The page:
provides a more detailed description of the college market facing Massachusetts students. Quality and cost measures reported by IPEDS in the fall of 2004 are weighted by enrollment of Massachusetts students and thus represent the average student’s experience of that sector. In panel A,
IPEDS’ measure of four-year completion rates tells a very similar story to NSC’s measure, namely
that U. Mass. campuses and state colleges have far lower on-time graduation rates than do nonAdams colleges.15 Some part of this variation may be due to the academic skill of incoming
students. Students enrolling in state colleges have much lower SAT scores than those enrolling
in other sectors, although the U. Mass. campuses look fairly similar to non-Adams colleges in
this regard. Non-Adams colleges also spend an annual average of nearly $15,000 per student
on instruction, nearly twice the spending of U. Mass. campuses and more than three times the
spending of state colleges. This resource gap may reduce students’ access to coursework or to
academic support necessary to complete such coursework and may thus help explain some of the
completion rate gap. Relative to their competitors, Massachusetts’ public colleges thus have sub15Note that IPEDS measures the completion rate of all undergraduates in these institutions, whereas Figure 1 measures the completion rate only of students coming from Massachusetts public high schools.
stantially lower graduation rates, attract students of somewhat lower academic achievement and
spend much less money on instruction.
Whether differences in graduation rates between these sectors are due to differences in incoming student achievement, resources available for instruction or other factors is beyond the scope
of the paper. 

We follow Black and Smith (2006), who argue that because each such of these variables measures college quality with error, relationships between them and outcomes of interest
will be biased toward zero. We adopt their suggestion to measure college quality by combining
information from multiple variables in order to reduce such measurement error. Specifically, we
construct college quality from our student-level data as the first component from a principal component analysis of each college’s four-year graduation rate, SAT math 75th percentile of incoming
freshmen, and instructional expenditures per student, all of which are measured by IPEDS as of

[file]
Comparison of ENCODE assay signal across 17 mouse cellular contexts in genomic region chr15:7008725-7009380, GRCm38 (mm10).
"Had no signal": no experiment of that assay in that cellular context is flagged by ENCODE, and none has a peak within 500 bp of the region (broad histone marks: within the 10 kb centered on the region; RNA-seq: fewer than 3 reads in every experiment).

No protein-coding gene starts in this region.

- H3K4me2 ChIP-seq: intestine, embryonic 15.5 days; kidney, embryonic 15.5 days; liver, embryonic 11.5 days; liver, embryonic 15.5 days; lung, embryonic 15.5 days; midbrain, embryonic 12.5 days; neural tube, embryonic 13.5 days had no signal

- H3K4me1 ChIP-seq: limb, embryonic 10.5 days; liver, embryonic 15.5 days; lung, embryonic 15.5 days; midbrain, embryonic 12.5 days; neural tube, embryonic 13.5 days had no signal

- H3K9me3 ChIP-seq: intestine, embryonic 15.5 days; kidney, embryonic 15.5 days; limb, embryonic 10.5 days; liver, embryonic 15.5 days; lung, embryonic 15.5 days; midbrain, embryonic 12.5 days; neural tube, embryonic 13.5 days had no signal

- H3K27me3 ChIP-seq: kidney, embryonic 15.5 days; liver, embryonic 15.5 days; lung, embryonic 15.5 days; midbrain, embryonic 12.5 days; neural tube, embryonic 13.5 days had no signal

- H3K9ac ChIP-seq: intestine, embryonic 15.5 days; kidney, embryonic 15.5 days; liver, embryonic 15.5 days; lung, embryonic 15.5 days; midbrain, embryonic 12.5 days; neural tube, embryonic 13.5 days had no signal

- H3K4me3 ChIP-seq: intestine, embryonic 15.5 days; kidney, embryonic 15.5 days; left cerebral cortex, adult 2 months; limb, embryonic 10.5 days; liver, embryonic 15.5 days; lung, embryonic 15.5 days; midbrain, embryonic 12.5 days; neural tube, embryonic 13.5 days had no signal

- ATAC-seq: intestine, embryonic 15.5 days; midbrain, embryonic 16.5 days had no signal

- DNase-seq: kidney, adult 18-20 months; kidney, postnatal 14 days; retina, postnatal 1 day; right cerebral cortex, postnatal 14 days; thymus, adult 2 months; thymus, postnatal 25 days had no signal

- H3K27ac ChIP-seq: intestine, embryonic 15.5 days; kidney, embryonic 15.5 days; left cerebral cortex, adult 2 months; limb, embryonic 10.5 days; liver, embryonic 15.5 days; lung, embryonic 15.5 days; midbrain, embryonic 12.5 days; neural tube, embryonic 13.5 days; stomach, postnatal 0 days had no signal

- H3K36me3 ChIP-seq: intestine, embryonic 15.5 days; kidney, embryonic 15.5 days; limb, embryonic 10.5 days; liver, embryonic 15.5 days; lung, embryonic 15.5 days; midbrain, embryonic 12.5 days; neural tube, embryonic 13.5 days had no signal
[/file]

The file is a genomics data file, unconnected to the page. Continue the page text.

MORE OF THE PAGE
2004, prior to the Adams Scholarship. We think of the first variable as capturing the ultimate outcome of interest, the second as capturing a measure of student quality and the third as capturing a
measure of available resources.16 The first principal component from this analysis captures 64% of
the variation between these three variables and nearly equally weights all three. We standardize
this quality measure to have mean zero and standard deviation one.
The final row of panel A shows that, by this measure of college quality, U. Mass. campuses and
state colleges are 0.32 and 0.94 standard deviations lower than the average quality college attended
by Massachusetts high school graduates. Non-Adams colleges are 0.29 standard deviations higher
in quality. It is important to note here that this measure of quality is not necessarily a measure of
how effectively the various college sectors are using their available resources. Though the Adams
colleges have lower graduation rates and instructional expenditures, these facts may be explained
in part by the fact that those colleges have much less funding per student. Panel B shows that
the total cost of U. Mass. campuses and state colleges, including fees, room, board and books, are
$15,000 and $11,000 respectively. 

This is about half of the $29,000 sticker cost of their competitors.17
16Black and Smith construct their quality measure using a slightly broader set of variables. We find that all of these
quality measures are so highly correlated that it makes little difference whether we include more than three of them.
17In-state community colleges, at which the scholarship could also be used, are essentially open admissions campuses. In fall 2004, they charged on average $831 in tuition, $2,073 in fees, and $5,797 in other expenses, so that their
sticker and net prices were roughly two-thirds those of state colleges.
When grant aid is taken into account, U. Mass.

 campuses charge their students an average of
$8,000 a year, relative to the $15,000 charged by their competitors. Students, particularly those
facing credit constraints, may thus make a seemingly rational decision to forgo college quality in
order to attend a lower-cost public option.18
Table A.1 provides specific examples of four-year colleges commonly attended by the Massachusetts high school class of 2004. In 2004, U. Mass. Amherst, the college most commonly
attended by Adams Scholarship recipients, had a four-year graduation rate of 43% and almost
perfectly average overall quality. The other Adams colleges had substantially lower graduation
rates and overall quality. Non-Adams colleges similar in graduation rate and quality to U. Mass.
Amherst include Johnson & Wales University and Merrimack College in the private sector and
the University of Connecticut, the University of Vermont and the University of New Hampshire
in the out-of-state public sector. Elite private colleges which also enroll relatively large numbers
of Massachusetts students, such as Boston University, Tufts University and Harvard University,
have four-year graduation rates 50-100% higher than U. Mass. Amherst, perhaps because they
attract more academically skilled students or because they spend three or more times the amount
of money on student instruction